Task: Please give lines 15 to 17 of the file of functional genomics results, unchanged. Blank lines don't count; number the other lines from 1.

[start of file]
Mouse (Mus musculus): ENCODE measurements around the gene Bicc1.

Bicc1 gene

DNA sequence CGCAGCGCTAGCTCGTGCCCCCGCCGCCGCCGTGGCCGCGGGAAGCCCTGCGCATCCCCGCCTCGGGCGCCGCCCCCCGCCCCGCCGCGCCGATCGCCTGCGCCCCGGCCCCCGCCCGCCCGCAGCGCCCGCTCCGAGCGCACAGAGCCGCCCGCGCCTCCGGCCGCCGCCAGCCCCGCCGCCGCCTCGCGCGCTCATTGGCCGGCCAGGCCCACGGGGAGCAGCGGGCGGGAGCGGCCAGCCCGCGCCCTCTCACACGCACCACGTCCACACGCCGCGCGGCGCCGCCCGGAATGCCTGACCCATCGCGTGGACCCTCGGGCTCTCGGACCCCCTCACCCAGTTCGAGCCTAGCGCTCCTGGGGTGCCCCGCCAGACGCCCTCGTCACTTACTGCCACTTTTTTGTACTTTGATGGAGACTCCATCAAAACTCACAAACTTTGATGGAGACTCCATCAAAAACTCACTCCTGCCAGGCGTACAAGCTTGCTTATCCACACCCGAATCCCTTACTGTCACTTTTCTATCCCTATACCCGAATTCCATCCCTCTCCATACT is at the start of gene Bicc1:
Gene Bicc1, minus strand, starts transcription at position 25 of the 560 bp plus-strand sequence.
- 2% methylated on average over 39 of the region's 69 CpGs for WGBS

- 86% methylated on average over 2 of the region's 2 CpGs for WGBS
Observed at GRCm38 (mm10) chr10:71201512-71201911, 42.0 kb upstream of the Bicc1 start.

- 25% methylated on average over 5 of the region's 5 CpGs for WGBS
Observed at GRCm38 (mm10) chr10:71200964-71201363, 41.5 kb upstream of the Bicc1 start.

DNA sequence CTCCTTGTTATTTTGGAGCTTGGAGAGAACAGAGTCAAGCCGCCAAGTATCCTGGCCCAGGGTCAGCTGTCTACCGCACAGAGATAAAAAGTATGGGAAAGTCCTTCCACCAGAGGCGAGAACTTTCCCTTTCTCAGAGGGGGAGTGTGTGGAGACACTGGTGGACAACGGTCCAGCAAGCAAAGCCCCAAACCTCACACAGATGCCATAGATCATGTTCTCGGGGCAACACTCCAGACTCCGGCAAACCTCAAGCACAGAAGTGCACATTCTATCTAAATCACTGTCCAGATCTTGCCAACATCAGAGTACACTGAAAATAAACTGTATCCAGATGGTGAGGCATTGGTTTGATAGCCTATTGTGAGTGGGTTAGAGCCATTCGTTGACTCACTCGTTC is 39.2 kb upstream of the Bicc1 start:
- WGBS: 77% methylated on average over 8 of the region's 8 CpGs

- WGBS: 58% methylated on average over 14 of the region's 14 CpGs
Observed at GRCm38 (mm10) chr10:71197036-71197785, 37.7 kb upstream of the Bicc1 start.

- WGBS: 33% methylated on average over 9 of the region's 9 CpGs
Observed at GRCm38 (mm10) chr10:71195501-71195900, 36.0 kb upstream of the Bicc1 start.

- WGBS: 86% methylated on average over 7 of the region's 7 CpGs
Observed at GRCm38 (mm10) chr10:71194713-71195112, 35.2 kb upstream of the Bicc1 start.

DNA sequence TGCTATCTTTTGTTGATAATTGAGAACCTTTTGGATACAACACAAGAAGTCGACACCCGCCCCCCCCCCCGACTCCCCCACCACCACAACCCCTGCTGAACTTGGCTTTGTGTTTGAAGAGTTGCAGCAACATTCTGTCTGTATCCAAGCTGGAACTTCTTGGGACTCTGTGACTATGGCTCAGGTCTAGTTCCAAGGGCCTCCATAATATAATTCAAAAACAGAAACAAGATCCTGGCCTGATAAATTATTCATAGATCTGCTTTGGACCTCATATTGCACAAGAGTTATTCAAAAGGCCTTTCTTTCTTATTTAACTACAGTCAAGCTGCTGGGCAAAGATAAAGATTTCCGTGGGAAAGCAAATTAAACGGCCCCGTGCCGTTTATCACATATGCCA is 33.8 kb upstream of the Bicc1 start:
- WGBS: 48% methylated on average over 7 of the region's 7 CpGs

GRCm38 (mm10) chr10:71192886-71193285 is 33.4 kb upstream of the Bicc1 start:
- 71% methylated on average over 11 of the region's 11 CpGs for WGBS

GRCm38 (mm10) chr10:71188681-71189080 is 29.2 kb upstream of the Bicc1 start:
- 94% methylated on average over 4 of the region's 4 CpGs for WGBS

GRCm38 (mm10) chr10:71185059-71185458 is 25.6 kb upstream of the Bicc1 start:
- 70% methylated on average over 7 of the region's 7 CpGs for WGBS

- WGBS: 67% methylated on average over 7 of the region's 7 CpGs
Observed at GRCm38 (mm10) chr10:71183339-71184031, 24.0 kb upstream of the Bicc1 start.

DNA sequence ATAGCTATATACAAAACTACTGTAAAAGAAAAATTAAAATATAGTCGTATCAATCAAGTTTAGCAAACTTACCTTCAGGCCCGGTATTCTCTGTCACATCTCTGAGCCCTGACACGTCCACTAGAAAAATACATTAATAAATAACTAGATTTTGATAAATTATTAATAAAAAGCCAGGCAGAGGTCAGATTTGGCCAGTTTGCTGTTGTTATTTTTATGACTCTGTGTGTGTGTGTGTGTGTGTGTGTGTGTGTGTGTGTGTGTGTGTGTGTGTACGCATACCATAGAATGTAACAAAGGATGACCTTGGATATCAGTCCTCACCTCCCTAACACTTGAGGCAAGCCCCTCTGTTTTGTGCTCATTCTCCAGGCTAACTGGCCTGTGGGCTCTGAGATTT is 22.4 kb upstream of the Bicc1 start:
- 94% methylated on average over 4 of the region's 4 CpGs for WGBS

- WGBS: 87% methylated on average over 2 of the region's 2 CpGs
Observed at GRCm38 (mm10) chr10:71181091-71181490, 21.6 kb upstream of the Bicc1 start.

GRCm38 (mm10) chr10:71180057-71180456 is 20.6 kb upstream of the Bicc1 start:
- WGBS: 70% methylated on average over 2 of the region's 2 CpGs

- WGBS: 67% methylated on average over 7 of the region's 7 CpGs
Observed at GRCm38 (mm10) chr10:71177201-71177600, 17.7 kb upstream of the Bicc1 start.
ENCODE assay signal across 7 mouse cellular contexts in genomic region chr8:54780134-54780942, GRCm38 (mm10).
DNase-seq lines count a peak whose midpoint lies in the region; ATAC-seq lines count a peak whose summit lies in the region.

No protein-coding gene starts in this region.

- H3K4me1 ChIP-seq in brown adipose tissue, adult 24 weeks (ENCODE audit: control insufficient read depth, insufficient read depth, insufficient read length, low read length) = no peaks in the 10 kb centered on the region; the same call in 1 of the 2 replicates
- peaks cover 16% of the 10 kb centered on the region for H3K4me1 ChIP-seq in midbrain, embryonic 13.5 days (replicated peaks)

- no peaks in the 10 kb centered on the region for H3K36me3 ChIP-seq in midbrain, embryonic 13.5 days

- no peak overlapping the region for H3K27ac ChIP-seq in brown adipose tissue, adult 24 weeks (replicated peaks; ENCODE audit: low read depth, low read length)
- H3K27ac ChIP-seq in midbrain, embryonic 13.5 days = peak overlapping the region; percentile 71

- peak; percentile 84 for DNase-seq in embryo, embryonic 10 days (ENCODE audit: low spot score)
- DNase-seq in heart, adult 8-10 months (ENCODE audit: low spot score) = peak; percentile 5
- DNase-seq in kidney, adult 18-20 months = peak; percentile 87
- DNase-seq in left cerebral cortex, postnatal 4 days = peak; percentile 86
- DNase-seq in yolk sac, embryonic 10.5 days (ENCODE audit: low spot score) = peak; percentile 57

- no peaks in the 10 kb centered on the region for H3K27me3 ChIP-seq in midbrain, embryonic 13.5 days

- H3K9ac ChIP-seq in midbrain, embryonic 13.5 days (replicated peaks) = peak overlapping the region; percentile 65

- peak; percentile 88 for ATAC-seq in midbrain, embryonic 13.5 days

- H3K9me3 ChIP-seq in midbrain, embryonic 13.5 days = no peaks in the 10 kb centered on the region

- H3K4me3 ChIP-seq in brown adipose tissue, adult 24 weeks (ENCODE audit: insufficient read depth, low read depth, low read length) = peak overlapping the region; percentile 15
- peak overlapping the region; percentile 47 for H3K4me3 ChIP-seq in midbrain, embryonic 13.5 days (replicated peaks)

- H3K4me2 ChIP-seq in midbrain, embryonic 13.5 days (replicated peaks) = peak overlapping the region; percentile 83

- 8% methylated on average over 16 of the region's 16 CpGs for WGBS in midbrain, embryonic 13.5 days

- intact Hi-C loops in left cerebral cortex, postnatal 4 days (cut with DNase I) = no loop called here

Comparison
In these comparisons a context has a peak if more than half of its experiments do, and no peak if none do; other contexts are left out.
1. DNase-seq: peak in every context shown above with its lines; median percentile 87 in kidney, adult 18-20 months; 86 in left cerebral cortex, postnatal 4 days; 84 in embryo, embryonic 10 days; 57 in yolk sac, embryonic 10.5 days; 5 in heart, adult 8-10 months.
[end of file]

Observed at GRCm38 (mm10) chr10:71195501-71195900, 36.0 kb upstream of the Bicc1 start.

- WGBS: 86% methylated on average over 7 of the region's 7 CpGs
Observed at GRCm38 (mm10) chr10:71194713-71195112, 35.2 kb upstream of the Bicc1 start.